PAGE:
It turned out that Chappe-Gatien had hit his peak. Although it had looked for all the world as though his name was on the trophy, the whisky-quaffing Frenchman could get nothing further going his way. The big stack is obviously required to be the one to either double up the short stacks or knock them out, but he now began the process of doing the former, repeatedly, as both Grafton and Loeliger took chunks from his stack.
Loeliger doubled with against Chappe-Gatien’s . Then Grafton won a race with to Chappe-Gatien’s . Chappe-Gatien battled on with a short stack but it hardly suited him after the fireworks of the first couple of hours.
He was eventually forced in with and this time there was no outdrawing Grafton’s . Chappe-Gatien had proudly announced earlier that he didn’t really feel anything when gambling in poker, proudly announcing an absence of emotion. But something truly seemed to crackle as he gave Grafton a goodbye hug. They had become firm friends, and Chappe-Gatien was sorry to say goodbye.
The elimination, however, left us with just those two — and a hefty lead with Grafton. It was approximately 70 big blinds to 16, but Loeliger won the first all-in pot, with beating Grafton’s thanks to a king on the river.
The second all-in, call, also went to Loeliger, and this time the river saved him again. Grafton had to Loeliger’s . There was a king on the flop, but Loeliger had a flush draw on the turn and spiked a five on the river to survive.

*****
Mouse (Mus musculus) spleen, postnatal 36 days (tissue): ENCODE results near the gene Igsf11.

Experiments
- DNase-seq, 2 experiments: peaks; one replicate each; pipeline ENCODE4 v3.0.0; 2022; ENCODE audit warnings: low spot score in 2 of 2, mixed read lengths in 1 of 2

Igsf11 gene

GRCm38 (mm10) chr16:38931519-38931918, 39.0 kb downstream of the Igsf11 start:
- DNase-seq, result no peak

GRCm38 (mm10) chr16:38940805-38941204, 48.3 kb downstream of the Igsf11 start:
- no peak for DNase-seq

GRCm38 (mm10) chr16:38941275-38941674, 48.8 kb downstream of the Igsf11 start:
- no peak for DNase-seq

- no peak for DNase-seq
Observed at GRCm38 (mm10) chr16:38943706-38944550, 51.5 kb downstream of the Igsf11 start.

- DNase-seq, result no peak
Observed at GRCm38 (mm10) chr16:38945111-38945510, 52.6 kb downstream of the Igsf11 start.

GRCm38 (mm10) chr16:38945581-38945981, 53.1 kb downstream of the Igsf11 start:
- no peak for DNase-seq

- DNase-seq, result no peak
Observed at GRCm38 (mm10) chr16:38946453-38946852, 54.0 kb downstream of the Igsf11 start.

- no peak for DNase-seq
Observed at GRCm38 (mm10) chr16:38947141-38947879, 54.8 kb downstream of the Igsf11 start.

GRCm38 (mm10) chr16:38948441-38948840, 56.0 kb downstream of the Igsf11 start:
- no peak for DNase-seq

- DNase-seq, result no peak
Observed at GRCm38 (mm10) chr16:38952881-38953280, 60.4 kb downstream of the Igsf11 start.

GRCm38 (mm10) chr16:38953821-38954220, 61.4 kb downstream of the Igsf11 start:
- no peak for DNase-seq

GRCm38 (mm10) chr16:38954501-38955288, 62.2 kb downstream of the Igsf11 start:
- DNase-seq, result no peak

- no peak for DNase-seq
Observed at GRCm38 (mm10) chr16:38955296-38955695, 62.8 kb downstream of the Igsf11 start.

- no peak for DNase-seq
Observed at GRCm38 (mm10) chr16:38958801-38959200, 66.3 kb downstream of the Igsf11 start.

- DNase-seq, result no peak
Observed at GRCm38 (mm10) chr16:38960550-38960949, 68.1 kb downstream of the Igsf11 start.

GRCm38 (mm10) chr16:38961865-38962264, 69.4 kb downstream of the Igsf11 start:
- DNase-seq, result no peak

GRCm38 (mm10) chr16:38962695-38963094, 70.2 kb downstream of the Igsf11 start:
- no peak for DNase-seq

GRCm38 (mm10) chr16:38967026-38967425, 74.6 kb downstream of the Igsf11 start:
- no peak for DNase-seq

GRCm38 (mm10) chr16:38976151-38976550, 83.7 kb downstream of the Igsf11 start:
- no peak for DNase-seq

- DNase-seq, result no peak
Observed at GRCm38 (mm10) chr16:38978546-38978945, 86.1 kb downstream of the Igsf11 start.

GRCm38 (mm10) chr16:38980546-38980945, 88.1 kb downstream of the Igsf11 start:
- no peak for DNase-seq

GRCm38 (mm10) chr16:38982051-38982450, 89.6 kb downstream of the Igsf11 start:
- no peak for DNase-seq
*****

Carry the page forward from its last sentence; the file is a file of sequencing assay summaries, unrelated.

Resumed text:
When they got it in for a third time, Grafton had the advantage once more, but nobody was counting any chickens. Grafton had to Loeliger’s , and there was a flop of . It should have been over, but then the came on the turn and everyone held their breath.
The river finally allowed everyone to exhale. We were done, and Grafton was the inaugural Coin Rivet champion. He has come a long way.
Event 6: $200,000 NLHE Coin Rivet Invitational
Dates: September 10-12, 2022
Entries: 115 (inc. 25 re-entries)
Prize pool: $23,000,000
1 – Sam Grafton, UK – $5,500,000
2 – Linus Loeliger, Switzerland – $3,900,000
3 – Karl Chappe-Gatien, France – $2,600,000
4 – Fedor Holz, Germany – $2,100,000
5 – Ebony Kenney, USA – $1,700,000
6 – Aleksejs Ponakovs, Latvia – $1,350,000
7 – Elias Talvitie, Finland – $1,050,000
8 – Seth Davies, USA – $770,000
9 – Tom Vogelsang, Netherlands – $620,000
10 – Tony G, Lithuania – $485,000
11 – Vadzim Godzdanker, Belarus – $485,000
12 – Daniel Cates, USA – $440,000
13 – Theis Vad Hennebjerre, Denmark – $440,000
14 – Horace Wei, Hong Kong – $400,000
15 – Leon Tsoukernik, Czech Republic – $400,000
16 – Dave Nicholson, UK – $380,000
17 – Eric Worre, USA – $380,000
Photography by Joe Giron/Poker Photo Archive